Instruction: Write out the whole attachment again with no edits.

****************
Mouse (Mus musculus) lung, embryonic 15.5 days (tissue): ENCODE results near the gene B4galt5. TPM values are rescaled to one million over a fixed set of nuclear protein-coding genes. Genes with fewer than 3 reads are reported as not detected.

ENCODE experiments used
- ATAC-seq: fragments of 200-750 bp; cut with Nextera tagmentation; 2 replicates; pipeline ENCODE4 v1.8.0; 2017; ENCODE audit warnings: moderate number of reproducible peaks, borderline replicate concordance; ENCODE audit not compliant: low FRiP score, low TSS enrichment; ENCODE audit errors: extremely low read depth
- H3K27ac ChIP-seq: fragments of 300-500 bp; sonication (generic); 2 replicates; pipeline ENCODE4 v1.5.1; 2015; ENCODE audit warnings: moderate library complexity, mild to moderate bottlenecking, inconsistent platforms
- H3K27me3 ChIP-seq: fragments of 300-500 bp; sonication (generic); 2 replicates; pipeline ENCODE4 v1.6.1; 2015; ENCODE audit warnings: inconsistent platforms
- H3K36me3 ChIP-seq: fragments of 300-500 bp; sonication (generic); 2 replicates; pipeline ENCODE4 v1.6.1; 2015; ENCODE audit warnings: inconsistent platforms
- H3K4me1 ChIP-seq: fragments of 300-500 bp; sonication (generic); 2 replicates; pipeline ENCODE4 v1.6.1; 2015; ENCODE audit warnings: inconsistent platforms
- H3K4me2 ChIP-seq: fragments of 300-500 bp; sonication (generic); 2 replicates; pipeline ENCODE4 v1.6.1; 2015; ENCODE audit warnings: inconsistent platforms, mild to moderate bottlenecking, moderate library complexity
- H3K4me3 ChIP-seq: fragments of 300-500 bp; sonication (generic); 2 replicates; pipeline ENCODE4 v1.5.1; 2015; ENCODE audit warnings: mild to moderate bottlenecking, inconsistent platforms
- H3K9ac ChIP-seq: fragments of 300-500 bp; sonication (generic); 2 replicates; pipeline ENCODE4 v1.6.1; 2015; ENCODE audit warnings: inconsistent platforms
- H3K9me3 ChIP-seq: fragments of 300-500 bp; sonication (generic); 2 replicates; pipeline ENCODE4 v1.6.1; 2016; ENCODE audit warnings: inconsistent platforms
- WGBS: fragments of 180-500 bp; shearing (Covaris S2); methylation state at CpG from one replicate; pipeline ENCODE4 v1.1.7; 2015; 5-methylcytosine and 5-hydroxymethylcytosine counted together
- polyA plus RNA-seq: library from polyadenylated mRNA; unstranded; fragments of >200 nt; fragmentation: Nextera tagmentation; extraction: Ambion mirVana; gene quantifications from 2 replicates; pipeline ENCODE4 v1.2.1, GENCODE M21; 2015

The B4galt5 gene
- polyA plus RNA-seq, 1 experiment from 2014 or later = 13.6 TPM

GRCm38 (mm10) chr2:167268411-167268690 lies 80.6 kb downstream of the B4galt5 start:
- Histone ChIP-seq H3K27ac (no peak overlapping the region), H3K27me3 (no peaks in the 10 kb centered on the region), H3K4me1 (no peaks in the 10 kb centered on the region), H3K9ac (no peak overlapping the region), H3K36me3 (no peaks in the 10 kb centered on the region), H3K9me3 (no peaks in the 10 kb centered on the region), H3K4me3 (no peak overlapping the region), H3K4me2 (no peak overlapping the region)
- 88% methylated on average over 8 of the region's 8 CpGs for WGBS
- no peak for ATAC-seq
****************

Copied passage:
Mouse (Mus musculus) lung, embryonic 15.5 days (tissue): ENCODE results near the gene B4galt5. TPM values are rescaled to one million over a fixed set of nuclear protein-coding genes. Genes with fewer than 3 reads are reported as not detected.

ENCODE experiments used
- ATAC-seq: fragments of 200-750 bp; cut with Nextera tagmentation; 2 replicates; pipeline ENCODE4 v1.8.0; 2017; ENCODE audit warnings: moderate number of reproducible peaks, borderline replicate concordance; ENCODE audit not compliant: low FRiP score, low TSS enrichment; ENCODE audit errors: extremely low read depth
- H3K27ac ChIP-seq: fragments of 300-500 bp; sonication (generic); 2 replicates; pipeline ENCODE4 v1.5.1; 2015; ENCODE audit warnings: moderate library complexity, mild to moderate bottlenecking, inconsistent platforms
- H3K27me3 ChIP-seq: fragments of 300-500 bp; sonication (generic); 2 replicates; pipeline ENCODE4 v1.6.1; 2015; ENCODE audit warnings: inconsistent platforms
- H3K36me3 ChIP-seq: fragments of 300-500 bp; sonication (generic); 2 replicates; pipeline ENCODE4 v1.6.1; 2015; ENCODE audit warnings: inconsistent platforms
- H3K4me1 ChIP-seq: fragments of 300-500 bp; sonication (generic); 2 replicates; pipeline ENCODE4 v1.6.1; 2015; ENCODE audit warnings: inconsistent platforms
- H3K4me2 ChIP-seq: fragments of 300-500 bp; sonication (generic); 2 replicates; pipeline ENCODE4 v1.6.1; 2015; ENCODE audit warnings: inconsistent platforms, mild to moderate bottlenecking, moderate library complexity
- H3K4me3 ChIP-seq: fragments of 300-500 bp; sonication (generic); 2 replicates; pipeline ENCODE4 v1.5.1; 2015; ENCODE audit warnings: mild to moderate bottlenecking, inconsistent platforms
- H3K9ac ChIP-seq: fragments of 300-500 bp; sonication (generic); 2 replicates; pipeline ENCODE4 v1.6.1; 2015; ENCODE audit warnings: inconsistent platforms
- H3K9me3 ChIP-seq: fragments of 300-500 bp; sonication (generic); 2 replicates; pipeline ENCODE4 v1.6.1; 2016; ENCODE audit warnings: inconsistent platforms
- WGBS: fragments of 180-500 bp; shearing (Covaris S2); methylation state at CpG from one replicate; pipeline ENCODE4 v1.1.7; 2015; 5-methylcytosine and 5-hydroxymethylcytosine counted together
- polyA plus RNA-seq: library from polyadenylated mRNA; unstranded; fragments of >200 nt; fragmentation: Nextera tagmentation; extraction: Ambion mirVana; gene quantifications from 2 replicates; pipeline ENCODE4 v1.2.1, GENCODE M21; 2015

The B4galt5 gene
- polyA plus RNA-seq, 1 experiment from 2014 or later = 13.6 TPM

GRCm38 (mm10) chr2:167268411-167268690 lies 80.6 kb downstream of the B4galt5 start:
- Histone ChIP-seq H3K27ac (no peak overlapping the region), H3K27me3 (no peaks in the 10 kb centered on the region), H3K4me1 (no peaks in the 10 kb centered on the region), H3K9ac (no peak overlapping the region), H3K36me3 (no peaks in the 10 kb centered on the region), H3K9me3 (no peaks in the 10 kb centered on the region), H3K4me3 (no peak overlapping the region), H3K4me2 (no peak overlapping the region)
- 88% methylated on average over 8 of the region's 8 CpGs for WGBS
- no peak for ATAC-seq